Growth investors may be pleased to know that growth stocks have performed well this year.
The bellwether technology stock index, the NASDAQ Composite Index, has surged nearly 35% since October last year and has risen by 30.7% year-to-date.
This impressive performance could be due, in part, to the poor performance of growth stocks in 2022 when the NASDAQ Composite Index lost a third of its value.
In hindsight, it seems investors were probably too pessimistic back then and only saw bad news ahead.
Despite the rebound, you may be surprised to know that there are still cheap growth stocks to be found.
These stocks are cheap from both a valuation perspective and considering the prospects of the business.
Here are four US growth stocks that could see more share price upside as they remain cheap by historical standards.
Adobe (NASDAQ: ADBE)
The software company, which sells a variety of cloud software that enables users to manipulate and personalise their images and videos, is trading at a compelling valuation of around 45 times the price to earnings.
This is despite the shares of Adobe surging by 42.2% year to date.
The company had reported record revenue for its fiscal 2023’s first quarter (1Q FY2023) of US$4.7 billion, up 9% year on year.
Adobe also generated a positive free cash flow of US$1.6 billion for the quarter and ended 1Q FY2023 with remaining performance obligations (RPO) of US$15.2 billion.
Adobe CEO Shantanu Narayen has also raised the company’s full-year guidance for digital media’s new annual recurring revenue and earnings per share.
Recently, the software giant has also integrated its Adobe Firefly generative artificial intelligence (AI) capabilities into Adobe Express, its all-in-one app that includes the company’s suite of popular products such as Photoshop, Illustrator, and Acrobat.
This move will boost the capabilities of its cloud software and endear more customers to it, helping to increase stickiness.
Netflix (NASDAQ: NFLX)
Netflix is a streaming TV giant with around 233 million paid subscribers in more than 190 countries to its movies and TV shows.
Like Adobe, Netflix’s share price has shot up by 47.7% year to date but valuation-wise, the streaming TV company still looks cheap at 45.2 times earnings (see chart above).
For its recent fiscal 2023’s first quarter (1Q 2023), revenue continued to climb, edging up 3.7% year on year to US$8.2 billion.
Net profit, however, slipped slightly from US$1.6 billion a year ago to US$1.3 billion.
However, the company generated more than US$2.1 billion of free cash flow, more than the previous four quarters combined.
Netflix has also continued chalking up membership growth, with its latest 1Q 2023 membership rising by 4.9% year on year to 232.5 million.
Late last month, the company widened its crackdown on password sharing in the US and more than 100 countries, alerting members that their accounts cannot be shared with others outside their households.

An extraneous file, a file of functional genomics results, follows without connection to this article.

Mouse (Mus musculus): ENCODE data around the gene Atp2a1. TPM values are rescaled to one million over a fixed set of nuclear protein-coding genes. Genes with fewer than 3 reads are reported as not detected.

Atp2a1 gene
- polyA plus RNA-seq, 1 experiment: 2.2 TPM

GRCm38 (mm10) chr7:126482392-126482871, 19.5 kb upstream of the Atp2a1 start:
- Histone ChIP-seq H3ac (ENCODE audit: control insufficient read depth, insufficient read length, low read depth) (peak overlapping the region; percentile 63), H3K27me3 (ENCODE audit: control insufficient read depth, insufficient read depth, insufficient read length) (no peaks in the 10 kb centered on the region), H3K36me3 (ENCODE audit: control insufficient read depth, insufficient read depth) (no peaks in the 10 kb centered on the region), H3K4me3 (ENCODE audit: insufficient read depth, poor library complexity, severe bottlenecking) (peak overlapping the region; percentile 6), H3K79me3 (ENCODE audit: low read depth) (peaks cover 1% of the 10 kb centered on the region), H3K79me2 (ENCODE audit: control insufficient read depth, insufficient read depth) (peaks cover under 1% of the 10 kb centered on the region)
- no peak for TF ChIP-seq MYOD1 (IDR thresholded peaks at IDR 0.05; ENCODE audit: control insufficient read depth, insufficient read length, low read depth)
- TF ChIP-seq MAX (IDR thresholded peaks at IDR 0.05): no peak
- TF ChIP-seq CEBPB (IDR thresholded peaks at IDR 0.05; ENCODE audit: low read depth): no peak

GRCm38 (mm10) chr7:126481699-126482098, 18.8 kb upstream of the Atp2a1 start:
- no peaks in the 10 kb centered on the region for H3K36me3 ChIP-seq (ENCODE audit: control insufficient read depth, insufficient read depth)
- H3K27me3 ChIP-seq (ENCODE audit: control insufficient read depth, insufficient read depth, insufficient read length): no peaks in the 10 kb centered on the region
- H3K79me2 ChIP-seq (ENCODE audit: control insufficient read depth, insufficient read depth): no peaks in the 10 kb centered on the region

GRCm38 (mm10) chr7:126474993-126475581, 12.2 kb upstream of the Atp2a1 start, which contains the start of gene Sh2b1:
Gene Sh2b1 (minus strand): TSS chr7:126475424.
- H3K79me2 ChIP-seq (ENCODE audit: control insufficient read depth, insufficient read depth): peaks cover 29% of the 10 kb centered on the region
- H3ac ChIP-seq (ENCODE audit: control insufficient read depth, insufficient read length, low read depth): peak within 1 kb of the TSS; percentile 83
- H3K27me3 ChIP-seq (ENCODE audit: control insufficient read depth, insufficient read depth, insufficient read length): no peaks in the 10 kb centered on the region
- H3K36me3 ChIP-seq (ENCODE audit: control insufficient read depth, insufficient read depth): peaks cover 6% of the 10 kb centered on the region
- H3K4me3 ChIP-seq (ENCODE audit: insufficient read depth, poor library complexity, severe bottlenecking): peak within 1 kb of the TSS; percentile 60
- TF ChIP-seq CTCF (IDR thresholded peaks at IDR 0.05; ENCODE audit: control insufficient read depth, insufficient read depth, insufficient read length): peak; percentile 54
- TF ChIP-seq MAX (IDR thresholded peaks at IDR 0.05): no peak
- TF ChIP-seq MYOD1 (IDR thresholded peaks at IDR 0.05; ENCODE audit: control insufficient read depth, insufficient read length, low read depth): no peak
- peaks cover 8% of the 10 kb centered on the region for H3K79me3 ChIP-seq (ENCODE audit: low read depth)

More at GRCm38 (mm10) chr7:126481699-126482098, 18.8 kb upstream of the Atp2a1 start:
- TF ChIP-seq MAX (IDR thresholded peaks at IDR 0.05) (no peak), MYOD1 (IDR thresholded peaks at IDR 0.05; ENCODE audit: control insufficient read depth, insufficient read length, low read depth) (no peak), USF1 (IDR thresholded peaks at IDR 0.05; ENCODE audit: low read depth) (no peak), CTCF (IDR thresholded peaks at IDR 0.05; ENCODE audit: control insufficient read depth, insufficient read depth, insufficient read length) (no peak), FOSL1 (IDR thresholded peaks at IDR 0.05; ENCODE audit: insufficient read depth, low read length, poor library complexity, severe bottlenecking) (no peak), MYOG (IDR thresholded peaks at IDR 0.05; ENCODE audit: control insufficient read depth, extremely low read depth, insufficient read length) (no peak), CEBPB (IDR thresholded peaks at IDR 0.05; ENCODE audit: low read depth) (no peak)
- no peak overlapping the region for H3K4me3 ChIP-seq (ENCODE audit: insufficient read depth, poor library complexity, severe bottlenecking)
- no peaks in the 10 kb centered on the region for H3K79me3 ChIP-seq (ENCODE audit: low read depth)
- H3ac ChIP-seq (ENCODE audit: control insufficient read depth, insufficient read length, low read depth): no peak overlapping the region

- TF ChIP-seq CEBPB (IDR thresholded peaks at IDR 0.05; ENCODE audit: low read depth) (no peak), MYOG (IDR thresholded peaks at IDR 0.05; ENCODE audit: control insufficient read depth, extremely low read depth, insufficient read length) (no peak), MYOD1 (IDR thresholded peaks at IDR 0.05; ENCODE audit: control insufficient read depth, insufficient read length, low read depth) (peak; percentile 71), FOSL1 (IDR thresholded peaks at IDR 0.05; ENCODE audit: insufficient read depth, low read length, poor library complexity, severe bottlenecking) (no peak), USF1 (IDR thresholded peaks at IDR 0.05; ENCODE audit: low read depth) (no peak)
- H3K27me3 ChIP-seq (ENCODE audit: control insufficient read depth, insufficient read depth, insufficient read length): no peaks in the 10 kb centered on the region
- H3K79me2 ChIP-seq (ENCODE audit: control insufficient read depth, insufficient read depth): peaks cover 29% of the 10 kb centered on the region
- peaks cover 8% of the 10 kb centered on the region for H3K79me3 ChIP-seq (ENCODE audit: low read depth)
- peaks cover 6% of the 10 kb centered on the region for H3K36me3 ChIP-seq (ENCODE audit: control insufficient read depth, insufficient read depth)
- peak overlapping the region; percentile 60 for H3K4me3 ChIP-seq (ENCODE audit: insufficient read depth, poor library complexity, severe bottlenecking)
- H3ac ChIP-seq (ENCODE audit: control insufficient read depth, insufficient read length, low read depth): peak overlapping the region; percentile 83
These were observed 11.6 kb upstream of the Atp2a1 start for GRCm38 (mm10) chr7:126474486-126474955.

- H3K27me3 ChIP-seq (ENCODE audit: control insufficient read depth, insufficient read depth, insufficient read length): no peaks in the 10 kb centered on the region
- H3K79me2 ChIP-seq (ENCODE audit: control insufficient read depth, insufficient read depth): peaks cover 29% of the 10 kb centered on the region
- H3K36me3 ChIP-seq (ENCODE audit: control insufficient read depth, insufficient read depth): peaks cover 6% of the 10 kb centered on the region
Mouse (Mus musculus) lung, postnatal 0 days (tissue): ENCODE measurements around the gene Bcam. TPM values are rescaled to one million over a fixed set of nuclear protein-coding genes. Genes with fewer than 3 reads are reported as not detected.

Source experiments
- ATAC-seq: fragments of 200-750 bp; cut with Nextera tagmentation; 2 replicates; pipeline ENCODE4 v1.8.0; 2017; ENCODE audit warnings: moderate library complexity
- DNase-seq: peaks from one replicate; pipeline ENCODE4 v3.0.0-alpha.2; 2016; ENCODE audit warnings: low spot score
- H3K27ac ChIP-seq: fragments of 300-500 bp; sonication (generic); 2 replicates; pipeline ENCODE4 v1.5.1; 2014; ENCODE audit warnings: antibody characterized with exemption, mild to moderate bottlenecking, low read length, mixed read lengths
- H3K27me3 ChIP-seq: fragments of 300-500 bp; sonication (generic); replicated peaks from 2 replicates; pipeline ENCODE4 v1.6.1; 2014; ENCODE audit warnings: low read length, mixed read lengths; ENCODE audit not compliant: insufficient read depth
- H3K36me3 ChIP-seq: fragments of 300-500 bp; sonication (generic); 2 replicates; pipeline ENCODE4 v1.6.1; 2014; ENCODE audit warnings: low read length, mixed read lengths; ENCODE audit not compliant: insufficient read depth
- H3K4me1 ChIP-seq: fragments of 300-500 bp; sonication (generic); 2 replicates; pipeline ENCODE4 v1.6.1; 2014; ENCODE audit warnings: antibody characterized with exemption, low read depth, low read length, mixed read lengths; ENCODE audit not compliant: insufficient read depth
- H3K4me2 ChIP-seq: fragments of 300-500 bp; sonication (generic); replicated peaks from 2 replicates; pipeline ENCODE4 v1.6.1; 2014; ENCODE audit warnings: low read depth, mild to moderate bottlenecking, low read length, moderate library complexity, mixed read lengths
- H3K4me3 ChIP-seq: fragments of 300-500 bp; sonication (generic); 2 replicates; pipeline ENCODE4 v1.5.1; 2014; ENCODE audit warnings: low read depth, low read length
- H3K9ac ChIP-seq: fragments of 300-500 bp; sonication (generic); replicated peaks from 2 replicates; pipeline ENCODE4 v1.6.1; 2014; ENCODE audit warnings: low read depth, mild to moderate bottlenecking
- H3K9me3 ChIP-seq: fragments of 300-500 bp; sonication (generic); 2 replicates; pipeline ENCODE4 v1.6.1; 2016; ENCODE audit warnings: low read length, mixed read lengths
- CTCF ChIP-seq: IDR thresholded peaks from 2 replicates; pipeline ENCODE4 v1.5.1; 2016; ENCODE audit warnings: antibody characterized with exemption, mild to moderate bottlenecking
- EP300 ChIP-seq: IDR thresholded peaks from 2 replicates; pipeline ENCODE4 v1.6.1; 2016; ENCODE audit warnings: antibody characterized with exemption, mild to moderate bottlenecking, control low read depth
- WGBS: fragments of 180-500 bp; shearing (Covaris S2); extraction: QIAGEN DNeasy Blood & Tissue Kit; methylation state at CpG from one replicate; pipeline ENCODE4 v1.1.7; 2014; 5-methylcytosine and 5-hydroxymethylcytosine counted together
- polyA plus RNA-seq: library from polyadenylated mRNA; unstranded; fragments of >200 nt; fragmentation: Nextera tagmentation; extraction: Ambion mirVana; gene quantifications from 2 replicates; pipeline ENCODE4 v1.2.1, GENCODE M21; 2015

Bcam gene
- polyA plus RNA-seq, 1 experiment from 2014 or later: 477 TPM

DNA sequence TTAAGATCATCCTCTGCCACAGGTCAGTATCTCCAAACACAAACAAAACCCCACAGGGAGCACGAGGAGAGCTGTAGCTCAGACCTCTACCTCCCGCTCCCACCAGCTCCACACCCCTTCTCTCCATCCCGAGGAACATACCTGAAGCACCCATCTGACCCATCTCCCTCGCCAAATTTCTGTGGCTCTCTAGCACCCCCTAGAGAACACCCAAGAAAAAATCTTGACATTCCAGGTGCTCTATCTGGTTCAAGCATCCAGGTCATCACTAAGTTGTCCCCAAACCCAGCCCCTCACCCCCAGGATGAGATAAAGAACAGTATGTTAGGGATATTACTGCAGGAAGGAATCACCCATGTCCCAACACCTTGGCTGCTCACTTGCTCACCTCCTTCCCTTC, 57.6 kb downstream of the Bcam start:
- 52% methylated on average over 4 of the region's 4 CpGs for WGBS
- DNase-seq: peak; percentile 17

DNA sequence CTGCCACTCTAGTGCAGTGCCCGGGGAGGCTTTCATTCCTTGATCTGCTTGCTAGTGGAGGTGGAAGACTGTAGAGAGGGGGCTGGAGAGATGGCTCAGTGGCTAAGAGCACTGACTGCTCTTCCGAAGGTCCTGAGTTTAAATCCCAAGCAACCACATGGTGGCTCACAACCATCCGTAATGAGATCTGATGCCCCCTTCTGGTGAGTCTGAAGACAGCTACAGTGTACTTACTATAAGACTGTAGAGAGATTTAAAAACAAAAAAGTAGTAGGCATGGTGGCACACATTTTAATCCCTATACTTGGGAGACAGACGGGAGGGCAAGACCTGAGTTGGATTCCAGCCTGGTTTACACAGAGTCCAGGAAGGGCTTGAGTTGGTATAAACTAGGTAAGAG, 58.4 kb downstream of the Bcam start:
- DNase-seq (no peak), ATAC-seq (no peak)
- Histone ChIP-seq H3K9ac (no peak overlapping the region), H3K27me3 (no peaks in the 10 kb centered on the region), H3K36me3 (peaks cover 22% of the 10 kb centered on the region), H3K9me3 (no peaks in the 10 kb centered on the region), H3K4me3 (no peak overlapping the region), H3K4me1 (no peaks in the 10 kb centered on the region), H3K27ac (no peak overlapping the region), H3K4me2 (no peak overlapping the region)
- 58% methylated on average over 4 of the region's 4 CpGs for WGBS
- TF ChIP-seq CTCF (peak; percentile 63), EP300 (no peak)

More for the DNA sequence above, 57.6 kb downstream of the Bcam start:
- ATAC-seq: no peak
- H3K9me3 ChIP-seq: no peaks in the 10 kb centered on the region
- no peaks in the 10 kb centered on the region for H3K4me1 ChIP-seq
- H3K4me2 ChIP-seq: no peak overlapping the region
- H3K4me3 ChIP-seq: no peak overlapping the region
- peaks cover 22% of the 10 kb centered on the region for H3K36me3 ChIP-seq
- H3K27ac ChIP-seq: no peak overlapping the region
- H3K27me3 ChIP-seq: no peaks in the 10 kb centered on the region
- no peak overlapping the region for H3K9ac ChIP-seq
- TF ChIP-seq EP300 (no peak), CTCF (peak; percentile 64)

As a result, Netflix has seen more than 200,000 new sign-ups, according to data streaming analysis website Antenna.
PayPal (NASDAQ: PYPL)
PayPal is a financial technology company operating an online payments platform that supports secure and convenient money transfers between customers, merchants, and banks.
The stock has lost around 11% year to date and now trades at its lowest price-to-earnings valuation of 26.9 times in the last 10 years (see graph below).
The company’s business is faring well, though.
For 1Q 2023, net revenue rose 9% year on year to US$7 billion, with operating profit jumping 41% year on year to US$1 billion.
The payments company also generated a positive free cash flow of US$1 billion.
Total payment volume grew 10% year on year to US$354.5 billion.
PayPal has raised its guidance for the full year and now expects its earnings to grow by 20% year on year.
It also expects to generate around US$5 billion in free cash flow and will spend around US$4 billion to buy back shares.
Home Depot (NYSE: HD)
Home Depot is the world’s largest home improvement retailer and operates 2,324 retail stores across 50 US states as well as Guam, 10 Canadian provinces, and Mexico.
The company’s shares have declined by 5% year to date and its price-to-earnings valuation is almost touching its lowest level in 10 years at 18.1 times.
Home Depot’s latest quarter ending 30 April 2023 saw net sales dip by 4.2% year on year to US$37.3 billion.
Net profit fell by 8.5% year on year because of higher finance costs and depreciation expenses.
An analysis of sales showed that customer transactions had declined by 4.8% year on year to 390.9 million, possibly due to high inflation in the US.
However, the average ticket size inched up 0.2% year on year to US$91.92.
Despite the weaker profit, Home Depot generated a positive free cash flow of US$4.7 billion, higher than the US$3 billion generated in the prior year.
Ted Decker, CEO of the company, remains positive on Home Depot’s long-term outlook and is confident that the company can grow its share in a large and fragmented market.
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Disclosure: Royston Yang owns shares of Adobe and PayPal.